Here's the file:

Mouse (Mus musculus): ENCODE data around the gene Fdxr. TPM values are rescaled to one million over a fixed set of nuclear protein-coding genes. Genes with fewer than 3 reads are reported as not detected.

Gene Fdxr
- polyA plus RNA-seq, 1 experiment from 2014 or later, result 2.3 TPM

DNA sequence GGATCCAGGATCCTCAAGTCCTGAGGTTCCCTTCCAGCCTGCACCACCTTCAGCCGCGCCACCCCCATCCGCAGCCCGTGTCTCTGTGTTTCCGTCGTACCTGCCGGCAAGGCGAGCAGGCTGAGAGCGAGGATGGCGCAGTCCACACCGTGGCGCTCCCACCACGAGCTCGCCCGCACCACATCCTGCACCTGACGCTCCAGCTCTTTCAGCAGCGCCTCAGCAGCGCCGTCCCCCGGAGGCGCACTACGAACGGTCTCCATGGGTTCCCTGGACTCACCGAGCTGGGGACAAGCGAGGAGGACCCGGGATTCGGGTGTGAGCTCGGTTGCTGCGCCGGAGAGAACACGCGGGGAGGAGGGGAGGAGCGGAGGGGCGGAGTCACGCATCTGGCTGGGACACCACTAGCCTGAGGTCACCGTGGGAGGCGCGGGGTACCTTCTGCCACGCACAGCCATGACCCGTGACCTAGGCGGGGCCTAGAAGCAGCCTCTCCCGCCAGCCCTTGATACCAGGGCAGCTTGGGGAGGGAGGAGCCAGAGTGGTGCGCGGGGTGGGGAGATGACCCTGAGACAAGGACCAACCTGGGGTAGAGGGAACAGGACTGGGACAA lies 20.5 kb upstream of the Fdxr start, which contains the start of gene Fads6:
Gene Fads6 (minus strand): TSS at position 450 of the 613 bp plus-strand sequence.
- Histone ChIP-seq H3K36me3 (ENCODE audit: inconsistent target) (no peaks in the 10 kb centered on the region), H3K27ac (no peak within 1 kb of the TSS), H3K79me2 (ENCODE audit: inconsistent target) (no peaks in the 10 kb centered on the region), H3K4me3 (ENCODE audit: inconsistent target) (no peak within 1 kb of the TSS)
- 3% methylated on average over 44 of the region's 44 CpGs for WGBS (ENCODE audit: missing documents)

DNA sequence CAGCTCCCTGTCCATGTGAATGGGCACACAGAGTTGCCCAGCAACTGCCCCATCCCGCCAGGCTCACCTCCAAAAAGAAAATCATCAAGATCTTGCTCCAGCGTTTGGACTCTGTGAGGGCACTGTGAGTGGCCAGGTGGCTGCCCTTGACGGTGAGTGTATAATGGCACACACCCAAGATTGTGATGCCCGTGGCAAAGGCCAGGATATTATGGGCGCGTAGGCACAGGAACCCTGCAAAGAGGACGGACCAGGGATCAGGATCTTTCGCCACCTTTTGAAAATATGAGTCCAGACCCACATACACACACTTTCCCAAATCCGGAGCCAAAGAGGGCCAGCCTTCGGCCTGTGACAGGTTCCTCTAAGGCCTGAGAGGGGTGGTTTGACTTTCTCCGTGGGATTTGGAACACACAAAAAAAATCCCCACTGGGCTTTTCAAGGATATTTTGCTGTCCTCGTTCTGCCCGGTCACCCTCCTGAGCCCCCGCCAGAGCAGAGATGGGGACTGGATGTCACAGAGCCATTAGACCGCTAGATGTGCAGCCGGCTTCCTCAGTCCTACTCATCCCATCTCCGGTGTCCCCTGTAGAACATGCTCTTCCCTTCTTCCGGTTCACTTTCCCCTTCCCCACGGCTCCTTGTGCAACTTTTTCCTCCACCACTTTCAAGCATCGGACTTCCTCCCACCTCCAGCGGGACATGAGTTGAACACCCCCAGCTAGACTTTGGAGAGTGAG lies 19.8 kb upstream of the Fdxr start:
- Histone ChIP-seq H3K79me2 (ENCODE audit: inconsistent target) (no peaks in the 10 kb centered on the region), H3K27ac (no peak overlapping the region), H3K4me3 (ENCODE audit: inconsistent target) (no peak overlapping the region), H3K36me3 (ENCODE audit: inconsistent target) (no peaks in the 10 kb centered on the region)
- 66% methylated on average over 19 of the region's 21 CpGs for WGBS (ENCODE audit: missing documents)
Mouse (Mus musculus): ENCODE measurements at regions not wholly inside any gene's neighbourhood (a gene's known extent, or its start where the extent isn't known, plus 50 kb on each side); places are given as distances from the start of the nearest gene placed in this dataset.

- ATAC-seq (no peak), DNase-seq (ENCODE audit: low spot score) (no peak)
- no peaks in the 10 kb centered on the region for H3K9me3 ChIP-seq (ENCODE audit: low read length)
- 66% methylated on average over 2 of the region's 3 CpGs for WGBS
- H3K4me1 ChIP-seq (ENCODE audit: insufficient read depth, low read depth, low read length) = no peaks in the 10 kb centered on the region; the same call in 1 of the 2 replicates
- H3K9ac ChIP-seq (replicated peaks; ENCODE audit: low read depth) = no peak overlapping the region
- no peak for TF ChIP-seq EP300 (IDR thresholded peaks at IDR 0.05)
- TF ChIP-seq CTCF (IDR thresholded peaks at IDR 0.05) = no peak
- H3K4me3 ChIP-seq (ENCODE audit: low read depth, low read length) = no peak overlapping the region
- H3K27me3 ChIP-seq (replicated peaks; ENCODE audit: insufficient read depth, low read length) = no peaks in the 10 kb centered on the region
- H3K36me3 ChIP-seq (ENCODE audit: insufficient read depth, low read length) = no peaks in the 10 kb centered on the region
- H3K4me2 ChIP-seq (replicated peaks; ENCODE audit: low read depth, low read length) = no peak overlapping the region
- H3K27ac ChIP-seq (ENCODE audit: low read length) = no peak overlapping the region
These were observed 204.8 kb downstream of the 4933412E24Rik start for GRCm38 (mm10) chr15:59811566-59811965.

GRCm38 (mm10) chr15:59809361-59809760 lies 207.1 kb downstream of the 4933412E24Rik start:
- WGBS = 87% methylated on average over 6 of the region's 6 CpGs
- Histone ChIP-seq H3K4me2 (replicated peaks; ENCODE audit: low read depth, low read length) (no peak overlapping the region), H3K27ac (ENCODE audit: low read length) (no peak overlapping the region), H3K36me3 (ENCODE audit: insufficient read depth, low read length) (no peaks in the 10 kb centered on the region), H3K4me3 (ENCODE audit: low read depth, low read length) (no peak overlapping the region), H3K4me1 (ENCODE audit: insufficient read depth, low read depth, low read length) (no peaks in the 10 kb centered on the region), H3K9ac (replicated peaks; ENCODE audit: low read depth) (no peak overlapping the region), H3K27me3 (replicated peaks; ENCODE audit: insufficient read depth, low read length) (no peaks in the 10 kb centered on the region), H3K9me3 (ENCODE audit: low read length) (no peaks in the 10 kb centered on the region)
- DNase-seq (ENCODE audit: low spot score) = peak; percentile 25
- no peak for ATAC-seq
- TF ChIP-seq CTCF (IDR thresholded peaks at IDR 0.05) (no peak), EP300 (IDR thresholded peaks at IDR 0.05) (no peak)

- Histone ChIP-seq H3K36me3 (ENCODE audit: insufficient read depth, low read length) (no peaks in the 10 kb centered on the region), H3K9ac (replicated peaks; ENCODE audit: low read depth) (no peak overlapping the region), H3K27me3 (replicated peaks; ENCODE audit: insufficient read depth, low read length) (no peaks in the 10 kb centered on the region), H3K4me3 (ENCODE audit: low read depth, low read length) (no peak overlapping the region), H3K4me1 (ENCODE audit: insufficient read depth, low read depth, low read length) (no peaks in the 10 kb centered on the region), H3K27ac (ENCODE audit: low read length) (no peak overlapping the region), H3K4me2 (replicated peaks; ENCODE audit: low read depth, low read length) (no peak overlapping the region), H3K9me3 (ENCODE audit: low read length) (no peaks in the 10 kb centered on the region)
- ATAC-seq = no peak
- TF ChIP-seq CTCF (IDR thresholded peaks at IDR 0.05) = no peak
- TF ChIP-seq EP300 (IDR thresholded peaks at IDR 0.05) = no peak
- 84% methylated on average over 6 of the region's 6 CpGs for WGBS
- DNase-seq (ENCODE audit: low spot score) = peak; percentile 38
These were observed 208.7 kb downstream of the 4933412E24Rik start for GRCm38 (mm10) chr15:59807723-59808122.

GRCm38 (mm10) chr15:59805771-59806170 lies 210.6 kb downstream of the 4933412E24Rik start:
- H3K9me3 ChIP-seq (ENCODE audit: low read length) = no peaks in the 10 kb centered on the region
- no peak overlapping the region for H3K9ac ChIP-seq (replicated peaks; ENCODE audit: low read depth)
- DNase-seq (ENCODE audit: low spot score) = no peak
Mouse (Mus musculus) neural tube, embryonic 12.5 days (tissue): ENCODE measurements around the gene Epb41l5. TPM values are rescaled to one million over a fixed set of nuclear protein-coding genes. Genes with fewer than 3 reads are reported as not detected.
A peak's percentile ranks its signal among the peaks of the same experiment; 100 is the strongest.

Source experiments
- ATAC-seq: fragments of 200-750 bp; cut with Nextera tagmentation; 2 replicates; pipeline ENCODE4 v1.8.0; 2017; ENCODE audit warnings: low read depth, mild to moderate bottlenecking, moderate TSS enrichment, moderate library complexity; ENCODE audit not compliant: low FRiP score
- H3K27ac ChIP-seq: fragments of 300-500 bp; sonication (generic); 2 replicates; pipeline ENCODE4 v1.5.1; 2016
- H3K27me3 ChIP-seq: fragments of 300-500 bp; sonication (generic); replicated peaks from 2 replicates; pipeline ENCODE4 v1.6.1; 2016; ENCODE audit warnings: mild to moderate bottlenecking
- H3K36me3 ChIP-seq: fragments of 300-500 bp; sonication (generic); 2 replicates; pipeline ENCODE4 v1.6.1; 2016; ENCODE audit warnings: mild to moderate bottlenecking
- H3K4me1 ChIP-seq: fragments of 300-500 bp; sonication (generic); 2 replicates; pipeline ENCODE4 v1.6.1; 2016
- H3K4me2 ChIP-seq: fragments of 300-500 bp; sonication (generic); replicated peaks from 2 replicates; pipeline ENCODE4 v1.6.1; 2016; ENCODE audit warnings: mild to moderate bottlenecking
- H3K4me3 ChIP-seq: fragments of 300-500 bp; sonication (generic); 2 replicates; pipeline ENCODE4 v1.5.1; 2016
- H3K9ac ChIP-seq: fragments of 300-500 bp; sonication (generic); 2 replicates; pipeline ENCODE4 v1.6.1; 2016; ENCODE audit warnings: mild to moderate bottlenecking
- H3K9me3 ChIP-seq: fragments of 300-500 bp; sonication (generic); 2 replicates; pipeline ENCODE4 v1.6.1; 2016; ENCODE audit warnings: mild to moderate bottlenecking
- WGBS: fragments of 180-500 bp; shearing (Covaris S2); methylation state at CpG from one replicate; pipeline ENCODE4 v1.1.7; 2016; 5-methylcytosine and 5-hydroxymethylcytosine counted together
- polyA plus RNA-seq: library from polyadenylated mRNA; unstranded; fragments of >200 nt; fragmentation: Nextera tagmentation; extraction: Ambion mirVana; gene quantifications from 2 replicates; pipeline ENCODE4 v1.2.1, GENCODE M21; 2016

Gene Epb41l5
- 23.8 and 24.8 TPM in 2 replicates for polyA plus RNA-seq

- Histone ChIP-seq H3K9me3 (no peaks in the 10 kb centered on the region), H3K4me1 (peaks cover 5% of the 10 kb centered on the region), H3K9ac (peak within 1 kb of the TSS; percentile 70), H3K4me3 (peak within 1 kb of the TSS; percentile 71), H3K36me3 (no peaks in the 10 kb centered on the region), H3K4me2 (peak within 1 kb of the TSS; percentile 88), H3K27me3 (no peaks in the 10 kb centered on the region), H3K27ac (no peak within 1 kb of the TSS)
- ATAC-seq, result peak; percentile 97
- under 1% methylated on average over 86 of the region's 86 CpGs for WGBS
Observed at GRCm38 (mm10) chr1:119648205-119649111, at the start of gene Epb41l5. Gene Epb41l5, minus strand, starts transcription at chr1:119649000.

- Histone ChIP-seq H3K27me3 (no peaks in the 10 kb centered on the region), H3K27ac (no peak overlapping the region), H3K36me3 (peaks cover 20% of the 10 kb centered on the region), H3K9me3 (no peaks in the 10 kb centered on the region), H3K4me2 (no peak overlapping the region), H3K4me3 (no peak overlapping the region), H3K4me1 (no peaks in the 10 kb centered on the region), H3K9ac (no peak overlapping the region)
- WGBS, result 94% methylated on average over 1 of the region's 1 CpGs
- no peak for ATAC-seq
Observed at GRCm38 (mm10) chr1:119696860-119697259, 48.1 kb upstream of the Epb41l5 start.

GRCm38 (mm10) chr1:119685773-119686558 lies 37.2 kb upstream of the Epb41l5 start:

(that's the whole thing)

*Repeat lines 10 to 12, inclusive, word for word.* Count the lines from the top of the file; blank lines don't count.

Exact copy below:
- 66% methylated on average over 19 of the region's 21 CpGs for WGBS (ENCODE audit: missing documents)
Mouse (Mus musculus): ENCODE measurements at regions not wholly inside any gene's neighbourhood (a gene's known extent, or its start where the extent isn't known, plus 50 kb on each side); places are given as distances from the start of the nearest gene placed in this dataset.

- ATAC-seq (no peak), DNase-seq (ENCODE audit: low spot score) (no peak)